When a gardener plants seeds, she intends to yield a harvest. These dry, hard, yellow kernels will give rise to tall green stalks laden with ears of fresh, delicious corn. If everything goes right.
There are many phases to the process – deciding to plant a garden, envisioning the outcome, learning everything you can about soil, compost, weather patterns, fertilizer, insects, and the elliptic of the sun. But no matter how much we learn and how hard we work, the most important part of the process is intention.
Intention is the potent act of out-picturing – allowing our vision to move from the realm of thought into the realm of manifestation. We don’t control the weather, the sun, the bugs, or the corn – we are only their witness and collaborator. All creation is co-creation.
The wisdom traditions of the world warn us of the perils of confusing intention with attachment. “Work without attachment to the fruits of work,” Krishna teaches in the Bhagavad Gita. And in the Sermon on the Mount Jesus counsels us in no uncertain terms to renounce all anxiety about the future. Worrying isn’t going to add one inch to your corn. And Lao Tzu in the Tao Te Ching put it this way: “Rushing into action you fail. Trying to grasp things, you lose them. Forcing a project to completion, you ruin what was almost ripe.” You can’t make the corn grow faster by yelling at it, tugging on it, or nervously pacing up and down the rows.
Our job is not to grow the corn. Our job is to co-create the conditions in which the corn can grow itself. Corn already knows far more about how to become corn than we do.
Whether we are growing corn, raising children, or building a career, the same principles apply. All we can do is set intentions, hold aspirations, and envision fruition. But the minute you slip into the seductive delusion that you are in control, chaos reigns and the only crop you’ll yield is suffering for all involved.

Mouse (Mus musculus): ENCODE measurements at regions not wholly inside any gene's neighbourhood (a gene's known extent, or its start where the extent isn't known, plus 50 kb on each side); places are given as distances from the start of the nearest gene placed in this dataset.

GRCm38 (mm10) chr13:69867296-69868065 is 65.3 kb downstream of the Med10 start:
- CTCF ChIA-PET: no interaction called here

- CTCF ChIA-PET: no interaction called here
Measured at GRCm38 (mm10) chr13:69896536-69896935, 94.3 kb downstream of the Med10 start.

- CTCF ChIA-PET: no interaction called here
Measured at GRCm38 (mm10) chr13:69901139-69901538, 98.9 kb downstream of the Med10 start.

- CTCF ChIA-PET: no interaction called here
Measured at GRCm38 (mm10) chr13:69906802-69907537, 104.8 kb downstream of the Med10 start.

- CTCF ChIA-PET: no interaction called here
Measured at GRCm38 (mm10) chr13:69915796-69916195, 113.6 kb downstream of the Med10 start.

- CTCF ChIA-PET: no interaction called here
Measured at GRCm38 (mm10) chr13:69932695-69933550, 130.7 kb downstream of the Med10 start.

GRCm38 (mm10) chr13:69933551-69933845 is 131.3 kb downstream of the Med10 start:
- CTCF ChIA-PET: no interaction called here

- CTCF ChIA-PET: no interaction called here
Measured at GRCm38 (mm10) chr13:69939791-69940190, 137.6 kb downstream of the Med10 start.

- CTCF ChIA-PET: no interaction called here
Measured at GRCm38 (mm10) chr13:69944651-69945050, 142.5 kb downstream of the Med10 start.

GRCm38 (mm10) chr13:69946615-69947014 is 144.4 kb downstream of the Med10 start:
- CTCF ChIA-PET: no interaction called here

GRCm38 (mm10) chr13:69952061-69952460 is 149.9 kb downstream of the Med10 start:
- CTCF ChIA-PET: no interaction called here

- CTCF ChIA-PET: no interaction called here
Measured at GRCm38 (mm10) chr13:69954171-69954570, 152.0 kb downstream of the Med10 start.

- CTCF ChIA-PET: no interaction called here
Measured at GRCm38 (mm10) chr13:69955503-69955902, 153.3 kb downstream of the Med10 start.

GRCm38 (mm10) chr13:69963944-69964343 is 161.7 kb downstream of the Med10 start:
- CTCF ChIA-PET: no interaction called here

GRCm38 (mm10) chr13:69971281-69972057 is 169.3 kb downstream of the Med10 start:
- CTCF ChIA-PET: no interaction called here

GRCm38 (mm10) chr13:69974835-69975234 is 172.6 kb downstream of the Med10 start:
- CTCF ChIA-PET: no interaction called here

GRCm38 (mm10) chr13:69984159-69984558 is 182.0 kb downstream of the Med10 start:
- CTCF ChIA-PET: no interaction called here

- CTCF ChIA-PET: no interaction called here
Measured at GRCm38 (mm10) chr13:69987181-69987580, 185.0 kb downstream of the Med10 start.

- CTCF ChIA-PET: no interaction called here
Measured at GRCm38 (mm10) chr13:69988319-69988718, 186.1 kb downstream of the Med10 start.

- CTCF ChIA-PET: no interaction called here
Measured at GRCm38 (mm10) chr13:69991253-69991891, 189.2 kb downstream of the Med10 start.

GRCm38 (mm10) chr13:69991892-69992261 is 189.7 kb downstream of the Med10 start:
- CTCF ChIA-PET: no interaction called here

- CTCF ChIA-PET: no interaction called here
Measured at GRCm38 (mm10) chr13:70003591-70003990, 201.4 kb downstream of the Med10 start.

Many of us have worked for micromanagers, bosses who hover over you directing your every move. Under these meddlesome taskmasters workers lose their two most potent qualities – innate enthusiasm and creative problem solving skills. Nothing quashes the enthusiasm and creativity of a work team faster than micromanagement. Instead, hire great people, create the conditions in which they can thrive, and get out of the way.
Under micromanagement, employees stop trying and stop caring because they’ve received the message loud and clear: their essence isn’t valued or even necessary. They’re seen not as human beings but as extensions of the boss, robotic appendages without heart or vision. When you’re dehumanized, your soul lives in exile. The only reason you show up now is for the paycheck. Is that what anyone wanted?
As a leader you have two principle tasks – articulate the group’s intention, and manage the structural processes so that your employees don’t have to. As a leader, your only question to your employees should be, “What can I do to support you today?”
A leader is a planter of seeds. Taking leadership in your own life is a matter of humbly but boldly setting intentions, then letting go. As Lao Tzu wrote, "If you want to be a great leader, you must learn to follow the Tao. Stop trying to control. Let go of fixed plans and concepts, and the world will govern itself."
[This piece was originally published in my column "A to Zen" in the July/August 2018 edition of Unity Magazine, and is reproduced here with permission.]